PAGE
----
The clock ticked under ten seconds, the Detroit Red Wings, desperate to prolong their season, were in possession, needing a goal to tie. The first shot was fired by Nicklas Lidstrom, and blocked by Pittsburgh Penguins’ goalie Marc-Andre Fleury.
The puck ricocheted back to Lidstrom and the net was wide open for a split second, so, with no time to lose, he rocketed the puck towards the goal. The opening closed with the puck in mid-flight, as Fleury dove and blocked the shot with his body. The puck trickled aimlessly near the right sideline. Two seconds remained, then one second, then the buzzer sounded.
The red-clad arena went silent.
All that could be heard was the jubilant screams of the Penguins. Those on the bench leaped onto the ice and rushed their fellow teammates. A pile formed near the goalie’s net, where Fleury had capped his magnificently dominant night seconds earlier. For the first time since Mario Lemieux’s 1992 team, they had won the Stanley Cup Finals.
Pittsburgh, given virtually no chance to defeat defending champion Detroit, proved the doubters wrong. In a hostile environment against a more experienced team, the Penguins showed no fear. They controlled the puck for the majority of the first two periods, and struck twice, beating the famed Chris Osgood. Maxime Talbot did the honors both times.
Detroit tried to clear the puck, but it ricocheted off the skate of Evgeni Malkin and right to Talbot, who in stride, laced a shot between Osgood’s legs, through only millimeters of daylight. This is perhaps the toughest sport to play, and one of full of strange bounces and luck. The 25-year-old capitalized on the mistake, and was able, in a split second, to catch one of the best goalies in history off guard.
Though the shots on goal were even at 17 apiece over the first two periods, the puck spent a majority of the time in Pittsburgh’s possession. Their passing was brilliant, which flustered Osgood so much that he eventually cracked. He could do nothing about Talbot’s second goal. He was defenseless. The Penguins' center corralled the puck on a breakaway, and saw only Osgood in between him and the net.
He pulled up and rocketed the puck past Osgood’s humongous mitt, clobbering the shot into the top-right corner. He fell to his knees in jubilation, while Detroit dejectedly wandered around the rink, knowing their chances for a repeat may have slipped through their grasp.
The Red Wings were extremely aggressive for the remainder of the second period, nailing shots constantly, only to watch each ricochet off Fleury or one of his teammates. The crowd moaned and groaned, frustrated at their team’s inability to score. It wasn’t so much Detroit’s offense, but Fleury and his fellow Penguins' play on defense. Still, shots were firing at Fleury in every which direction, so as Osgood showed earlier, it only takes a minuscule mistake for a goal to score.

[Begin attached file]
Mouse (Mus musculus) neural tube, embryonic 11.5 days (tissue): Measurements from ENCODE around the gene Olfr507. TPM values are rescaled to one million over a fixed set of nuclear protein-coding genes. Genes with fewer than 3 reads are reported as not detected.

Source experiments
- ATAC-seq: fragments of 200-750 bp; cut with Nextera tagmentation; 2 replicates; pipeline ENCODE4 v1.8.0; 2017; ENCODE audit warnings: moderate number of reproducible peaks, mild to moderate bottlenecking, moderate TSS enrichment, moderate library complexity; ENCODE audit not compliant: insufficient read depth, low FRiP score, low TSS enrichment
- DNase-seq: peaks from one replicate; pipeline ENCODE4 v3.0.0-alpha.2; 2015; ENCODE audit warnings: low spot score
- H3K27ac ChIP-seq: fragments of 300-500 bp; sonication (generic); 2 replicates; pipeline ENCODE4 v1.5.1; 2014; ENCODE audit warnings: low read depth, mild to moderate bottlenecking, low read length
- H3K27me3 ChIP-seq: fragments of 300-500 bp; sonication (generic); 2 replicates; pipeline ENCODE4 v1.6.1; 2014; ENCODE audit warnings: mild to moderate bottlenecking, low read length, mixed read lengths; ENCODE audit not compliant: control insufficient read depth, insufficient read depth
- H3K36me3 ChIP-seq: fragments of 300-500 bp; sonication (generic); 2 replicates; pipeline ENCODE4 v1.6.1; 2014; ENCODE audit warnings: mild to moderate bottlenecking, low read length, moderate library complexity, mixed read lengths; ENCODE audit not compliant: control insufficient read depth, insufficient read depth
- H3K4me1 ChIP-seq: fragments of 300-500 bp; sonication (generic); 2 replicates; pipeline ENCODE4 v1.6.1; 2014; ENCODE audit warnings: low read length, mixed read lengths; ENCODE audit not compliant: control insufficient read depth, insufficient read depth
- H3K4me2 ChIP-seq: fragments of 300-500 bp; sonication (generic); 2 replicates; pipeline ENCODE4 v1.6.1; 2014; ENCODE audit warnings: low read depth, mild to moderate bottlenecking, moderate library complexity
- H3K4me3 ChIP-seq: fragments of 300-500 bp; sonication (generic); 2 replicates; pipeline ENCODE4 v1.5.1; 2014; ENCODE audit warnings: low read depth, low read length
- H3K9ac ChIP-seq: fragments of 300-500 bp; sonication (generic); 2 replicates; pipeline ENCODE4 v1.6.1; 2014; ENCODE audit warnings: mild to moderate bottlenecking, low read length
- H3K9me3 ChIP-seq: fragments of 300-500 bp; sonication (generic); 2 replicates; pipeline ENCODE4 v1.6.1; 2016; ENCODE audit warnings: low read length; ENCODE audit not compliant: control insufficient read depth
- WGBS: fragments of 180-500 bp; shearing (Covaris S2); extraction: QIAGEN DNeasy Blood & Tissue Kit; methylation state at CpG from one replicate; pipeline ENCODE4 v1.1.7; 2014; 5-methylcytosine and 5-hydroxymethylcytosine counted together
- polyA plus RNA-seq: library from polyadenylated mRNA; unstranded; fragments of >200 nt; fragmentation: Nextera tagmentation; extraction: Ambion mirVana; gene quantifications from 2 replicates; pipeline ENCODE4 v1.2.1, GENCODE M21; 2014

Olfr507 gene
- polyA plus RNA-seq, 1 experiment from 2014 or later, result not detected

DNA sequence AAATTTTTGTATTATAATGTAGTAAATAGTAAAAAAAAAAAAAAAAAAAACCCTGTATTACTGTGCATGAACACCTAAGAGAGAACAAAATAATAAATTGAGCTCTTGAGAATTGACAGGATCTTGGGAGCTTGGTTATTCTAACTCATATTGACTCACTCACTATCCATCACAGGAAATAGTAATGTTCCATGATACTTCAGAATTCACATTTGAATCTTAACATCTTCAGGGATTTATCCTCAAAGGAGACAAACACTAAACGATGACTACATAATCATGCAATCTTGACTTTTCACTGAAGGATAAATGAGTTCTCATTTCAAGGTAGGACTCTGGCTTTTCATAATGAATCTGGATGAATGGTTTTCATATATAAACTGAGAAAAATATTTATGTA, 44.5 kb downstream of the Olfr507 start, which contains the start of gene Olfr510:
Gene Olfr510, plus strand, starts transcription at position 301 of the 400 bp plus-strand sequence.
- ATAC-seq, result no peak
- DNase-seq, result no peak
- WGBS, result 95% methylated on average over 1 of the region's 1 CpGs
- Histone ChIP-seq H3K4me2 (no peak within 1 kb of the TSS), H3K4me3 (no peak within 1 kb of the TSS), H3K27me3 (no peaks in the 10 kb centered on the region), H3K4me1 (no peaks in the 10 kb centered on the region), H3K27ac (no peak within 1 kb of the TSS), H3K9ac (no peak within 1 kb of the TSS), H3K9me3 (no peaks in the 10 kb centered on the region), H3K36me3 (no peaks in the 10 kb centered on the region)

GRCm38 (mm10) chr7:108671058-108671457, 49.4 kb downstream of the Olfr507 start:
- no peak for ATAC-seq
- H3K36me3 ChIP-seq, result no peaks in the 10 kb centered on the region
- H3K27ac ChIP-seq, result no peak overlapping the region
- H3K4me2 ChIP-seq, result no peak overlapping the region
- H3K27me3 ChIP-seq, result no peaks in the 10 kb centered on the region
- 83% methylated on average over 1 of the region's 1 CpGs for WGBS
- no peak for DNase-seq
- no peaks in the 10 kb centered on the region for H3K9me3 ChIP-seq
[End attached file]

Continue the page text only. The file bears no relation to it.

Fleury didn’t make a mistake midway through the third period, Red Wings defenseman Jonathan Ericsson just didn’t give him time to react. Like Talbot, Ericsson rifled the puck into the net before the goalie could blink, cutting the deficit in half. Four minutes later, it appeared they would tie the game, but the Hockey Gods were smiling upon the underdogs.
Niklas Kronwall, from a good 30 feet out, nailed a shot past Fleury. Unfortunately for Detroit, Kronwall hit it a inch too high, as the puck ricocheted hard off the crossbar. The crowd, assuming a goal was scored, went ballistic, only to see play resume. In their friendly confines and favored, but this was not their night.
Pittsburgh played a majority of the third period on the defensive. They were trying not to lose instead of trying to put Game Seven away with a third goal. They would hit the puck into Detroit’s zone, but refused to do anything with it. Their strategy was to keep the puck as far from their end as possible, but this wouldn’t last.
The Red Wings fought until the end, and struck fear into the eyes of every Penguin and their fans, but Fleury made sure their skittish strategy wouldn’t backfire, finishing off a Game Seven victory in fitting fashion.